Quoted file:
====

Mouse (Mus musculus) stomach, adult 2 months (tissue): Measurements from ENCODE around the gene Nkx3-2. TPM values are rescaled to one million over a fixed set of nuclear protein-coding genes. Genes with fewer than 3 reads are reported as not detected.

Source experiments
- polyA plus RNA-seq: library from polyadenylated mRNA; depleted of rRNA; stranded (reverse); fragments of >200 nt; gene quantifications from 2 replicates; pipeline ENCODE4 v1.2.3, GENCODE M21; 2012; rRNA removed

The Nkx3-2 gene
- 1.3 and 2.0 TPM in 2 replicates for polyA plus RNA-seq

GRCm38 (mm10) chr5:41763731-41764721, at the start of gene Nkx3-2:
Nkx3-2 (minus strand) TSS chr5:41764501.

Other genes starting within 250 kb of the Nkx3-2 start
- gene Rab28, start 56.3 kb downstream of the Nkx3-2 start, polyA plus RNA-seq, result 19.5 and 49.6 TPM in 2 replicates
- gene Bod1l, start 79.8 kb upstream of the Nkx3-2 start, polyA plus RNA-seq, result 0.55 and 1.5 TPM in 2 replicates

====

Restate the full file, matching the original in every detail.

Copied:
Mouse (Mus musculus) stomach, adult 2 months (tissue): Measurements from ENCODE around the gene Nkx3-2. TPM values are rescaled to one million over a fixed set of nuclear protein-coding genes. Genes with fewer than 3 reads are reported as not detected.

Source experiments
- polyA plus RNA-seq: library from polyadenylated mRNA; depleted of rRNA; stranded (reverse); fragments of >200 nt; gene quantifications from 2 replicates; pipeline ENCODE4 v1.2.3, GENCODE M21; 2012; rRNA removed

The Nkx3-2 gene
- 1.3 and 2.0 TPM in 2 replicates for polyA plus RNA-seq

GRCm38 (mm10) chr5:41763731-41764721, at the start of gene Nkx3-2:
Nkx3-2 (minus strand) TSS chr5:41764501.

Other genes starting within 250 kb of the Nkx3-2 start
- gene Rab28, start 56.3 kb downstream of the Nkx3-2 start, polyA plus RNA-seq, result 19.5 and 49.6 TPM in 2 replicates
- gene Bod1l, start 79.8 kb upstream of the Nkx3-2 start, polyA plus RNA-seq, result 0.55 and 1.5 TPM in 2 replicates